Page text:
So to attain plausible deniability, DoxBox automatically overwrites any host file or partition, when its created, with the output from a CSPRNG.
The CSPRNG data is produced by encrypting pseudorandom data using a truly random key.
If no other source of randomness is enabled (on the 'RNG' tab of the advanced dialog) you will have to "waggle" the mouse pointer over the space shown on the dialog displayed.
This ensures that if a hidden volume is created, the encrypted data is invisible against the 'background'.
A related issue is that without this 'chaff' an attacker can easily tell the amount of data stored in the volume. This is because the encrypted data will only be in the file where data has been written.
This overwriting can take a long time for large volumes, particularly on flash drives. It can be disabled on the 'chaff' tab of the advanced creation dialog.
If this is disabled, note the following:
- An attacker can easily tell the amount of data stored in the volume.
- If at a later date you add a hidden volume to the file, this can easily be found by an attacker (but see below)
- If at a later date you create a volume with 'chaff' intending to create a hidden volume in it, an attacker may wonder why this volume is different and conclude it contains a hidden volume.
The only way to avoid this last - an attacker guessing a volume contains a hidden one, because chaff was used - is to add chaff by default to all volumes and require the user to explicitly disable it. This provides a plausible reason why chaff was used on a particular volume.
If you create a volume without using 'chaff' and at a later date you want to add a hidden volume, a way of avoiding making it visible (point 2 above) is to overwrite the free space in the 'outer' volume with CSPRNG data; to do this:
- Mount the outer volume
- Select the new volume just mounted, and then select the "Tools | Overwrite free space..." option
- Double-check that you have selected the right volume, and confirm your actions at the prompt displayed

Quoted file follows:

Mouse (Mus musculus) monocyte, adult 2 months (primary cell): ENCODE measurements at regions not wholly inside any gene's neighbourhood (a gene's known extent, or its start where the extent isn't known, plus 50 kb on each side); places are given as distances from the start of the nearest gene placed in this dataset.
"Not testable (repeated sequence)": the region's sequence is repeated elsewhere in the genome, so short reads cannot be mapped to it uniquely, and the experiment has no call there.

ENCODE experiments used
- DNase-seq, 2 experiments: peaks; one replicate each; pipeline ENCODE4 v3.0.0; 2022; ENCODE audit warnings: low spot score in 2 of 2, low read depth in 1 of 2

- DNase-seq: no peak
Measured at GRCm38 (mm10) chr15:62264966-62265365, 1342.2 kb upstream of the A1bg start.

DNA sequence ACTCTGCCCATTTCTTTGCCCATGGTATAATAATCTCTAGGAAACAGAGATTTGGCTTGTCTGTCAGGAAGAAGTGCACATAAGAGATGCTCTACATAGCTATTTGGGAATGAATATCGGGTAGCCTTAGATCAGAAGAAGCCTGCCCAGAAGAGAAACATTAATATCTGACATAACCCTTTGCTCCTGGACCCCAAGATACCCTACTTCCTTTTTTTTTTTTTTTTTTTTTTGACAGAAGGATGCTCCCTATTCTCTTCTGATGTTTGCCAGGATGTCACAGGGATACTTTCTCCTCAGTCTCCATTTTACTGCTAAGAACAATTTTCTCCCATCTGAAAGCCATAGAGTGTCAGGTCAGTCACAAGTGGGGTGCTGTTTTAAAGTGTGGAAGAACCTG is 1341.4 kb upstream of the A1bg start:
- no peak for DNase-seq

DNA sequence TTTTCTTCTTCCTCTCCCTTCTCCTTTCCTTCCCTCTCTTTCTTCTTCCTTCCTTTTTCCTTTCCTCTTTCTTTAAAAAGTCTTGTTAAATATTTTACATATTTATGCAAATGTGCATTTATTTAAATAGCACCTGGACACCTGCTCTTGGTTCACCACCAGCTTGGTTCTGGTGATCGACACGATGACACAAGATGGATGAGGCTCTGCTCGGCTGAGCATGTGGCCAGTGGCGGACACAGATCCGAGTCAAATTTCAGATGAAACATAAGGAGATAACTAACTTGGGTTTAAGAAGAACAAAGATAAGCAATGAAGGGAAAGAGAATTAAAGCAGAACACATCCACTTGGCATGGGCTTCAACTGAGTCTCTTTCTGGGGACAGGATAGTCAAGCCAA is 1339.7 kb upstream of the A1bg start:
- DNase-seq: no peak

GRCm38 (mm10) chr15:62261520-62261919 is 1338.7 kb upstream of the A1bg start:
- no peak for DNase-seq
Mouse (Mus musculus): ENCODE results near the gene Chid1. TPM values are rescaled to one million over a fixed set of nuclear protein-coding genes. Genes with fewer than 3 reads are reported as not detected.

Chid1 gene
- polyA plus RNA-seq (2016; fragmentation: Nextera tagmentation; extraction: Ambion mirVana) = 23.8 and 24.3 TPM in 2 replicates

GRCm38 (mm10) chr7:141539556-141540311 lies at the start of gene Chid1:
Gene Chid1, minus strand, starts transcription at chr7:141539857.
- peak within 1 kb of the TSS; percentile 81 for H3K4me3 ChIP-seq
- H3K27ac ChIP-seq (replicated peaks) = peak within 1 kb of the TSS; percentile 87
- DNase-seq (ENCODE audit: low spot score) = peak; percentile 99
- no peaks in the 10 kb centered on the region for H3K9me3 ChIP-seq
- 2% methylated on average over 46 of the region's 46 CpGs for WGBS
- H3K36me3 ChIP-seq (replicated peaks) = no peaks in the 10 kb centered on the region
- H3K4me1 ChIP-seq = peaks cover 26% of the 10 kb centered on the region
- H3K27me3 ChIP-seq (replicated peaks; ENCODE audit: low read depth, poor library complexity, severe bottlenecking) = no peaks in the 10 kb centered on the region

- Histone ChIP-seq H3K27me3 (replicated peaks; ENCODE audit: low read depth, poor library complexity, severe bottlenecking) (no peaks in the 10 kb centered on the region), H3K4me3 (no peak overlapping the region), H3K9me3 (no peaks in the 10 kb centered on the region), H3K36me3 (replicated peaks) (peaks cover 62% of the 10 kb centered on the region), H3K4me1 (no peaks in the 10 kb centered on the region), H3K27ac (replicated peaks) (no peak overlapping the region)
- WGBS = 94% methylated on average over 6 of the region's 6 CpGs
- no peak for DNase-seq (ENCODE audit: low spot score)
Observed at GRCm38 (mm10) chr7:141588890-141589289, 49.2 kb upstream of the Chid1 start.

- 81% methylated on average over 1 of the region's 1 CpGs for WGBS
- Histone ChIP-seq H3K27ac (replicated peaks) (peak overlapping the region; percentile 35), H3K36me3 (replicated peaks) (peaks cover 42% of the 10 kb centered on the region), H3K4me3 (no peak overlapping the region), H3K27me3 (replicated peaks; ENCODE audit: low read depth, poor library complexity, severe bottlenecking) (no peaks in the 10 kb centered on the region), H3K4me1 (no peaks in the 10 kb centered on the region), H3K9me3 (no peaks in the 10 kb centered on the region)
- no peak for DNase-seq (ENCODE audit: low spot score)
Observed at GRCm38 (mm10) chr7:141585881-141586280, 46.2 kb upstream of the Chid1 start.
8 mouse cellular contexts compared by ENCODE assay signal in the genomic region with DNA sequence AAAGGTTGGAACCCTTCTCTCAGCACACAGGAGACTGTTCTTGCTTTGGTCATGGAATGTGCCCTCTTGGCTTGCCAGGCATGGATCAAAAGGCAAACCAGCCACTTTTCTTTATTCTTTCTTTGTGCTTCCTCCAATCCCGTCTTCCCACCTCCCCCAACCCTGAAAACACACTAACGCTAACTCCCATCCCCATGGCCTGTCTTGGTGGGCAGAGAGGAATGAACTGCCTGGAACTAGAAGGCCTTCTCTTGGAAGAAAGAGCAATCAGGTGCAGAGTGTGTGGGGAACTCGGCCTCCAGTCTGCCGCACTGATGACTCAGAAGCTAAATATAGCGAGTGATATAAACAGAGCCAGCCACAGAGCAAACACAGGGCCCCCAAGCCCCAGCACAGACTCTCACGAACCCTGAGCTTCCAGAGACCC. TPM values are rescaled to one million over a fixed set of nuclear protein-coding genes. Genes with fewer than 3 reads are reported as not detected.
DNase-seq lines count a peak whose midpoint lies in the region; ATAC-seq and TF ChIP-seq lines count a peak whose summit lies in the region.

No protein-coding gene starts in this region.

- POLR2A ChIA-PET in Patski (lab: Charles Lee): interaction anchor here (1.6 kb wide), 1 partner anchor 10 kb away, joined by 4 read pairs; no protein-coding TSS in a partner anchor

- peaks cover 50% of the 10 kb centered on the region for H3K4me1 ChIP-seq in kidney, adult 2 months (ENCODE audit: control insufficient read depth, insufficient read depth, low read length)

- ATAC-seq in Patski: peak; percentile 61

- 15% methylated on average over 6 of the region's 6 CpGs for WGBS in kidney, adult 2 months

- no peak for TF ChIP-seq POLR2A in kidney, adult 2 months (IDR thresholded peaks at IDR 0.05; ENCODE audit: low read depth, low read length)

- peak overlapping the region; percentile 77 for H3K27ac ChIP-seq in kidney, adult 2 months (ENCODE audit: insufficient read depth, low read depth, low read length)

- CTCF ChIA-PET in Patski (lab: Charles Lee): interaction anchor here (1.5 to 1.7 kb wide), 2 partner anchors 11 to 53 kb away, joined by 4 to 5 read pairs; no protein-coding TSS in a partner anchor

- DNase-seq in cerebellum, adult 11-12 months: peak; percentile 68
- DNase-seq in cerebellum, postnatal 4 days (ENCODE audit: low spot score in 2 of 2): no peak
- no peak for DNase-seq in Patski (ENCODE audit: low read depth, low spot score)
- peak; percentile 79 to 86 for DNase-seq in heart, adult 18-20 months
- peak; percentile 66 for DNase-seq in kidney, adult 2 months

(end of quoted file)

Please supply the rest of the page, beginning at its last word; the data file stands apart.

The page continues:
- Select "Encrypted data", and a suitable cypher from the drop-down list. Note that the cypher selected does not have to be the same as the one used to secure your volume.
- Click "OK"
- Generate some random data to be used as the key for the cypher by "waggling" the mouse pointer over the space shown on the dialog displayed (if no cryptlib is selected)
- Click "OK"
- Click "Yes" to confirm you wish to proceed
At this point, the free space will be overwritten. Depending on your hardware, this process may take some time . To create a hidden volume, dismount the drive and carry out the normal procedure for creating a hidden volume (see the Advanced Topics section for instructions on how to do this).
Note this will miss overwriting parts of the volume which the filesystem reserves, it is also slower than using 'chaff' to start with (as the data is encrypted twice).
DoxBox v6.0 and FreeOTFE did not use 'chaff' as described above. A manual process was given (similar to that above), however this would have to be done on every volume created - even those without hidden volumes - to achieve plausible deniability.
If you ever intend to use hidden volumes, and you did not follow this process, it's recommended to create new volumes in DoxBox v6.1 and move any data over. You should do likewise if you did not follow this process, and you wish to prevent an attacker knowing the amount of data stored in the Box.
In order to increase security further, an OTFE system should not be limited to just a single hidden volume in any given volume, but should allow an arbitrary number of hidden volumes to be created.
This gives better security over systems which only permit a maximum number of hidden volumes within any given host volume. Even if an attacker manages to force the user to reveal that a hidden volume has been stored, there is still no way in which to determine whether more hidden volumes are still present. This has the side effect of reducing any incentive for a user to reveal the presence of any hidden volume, as doing so would not prevent an attacker from continuing to apply pressure on the user on the basis that there may be further hidden volumes.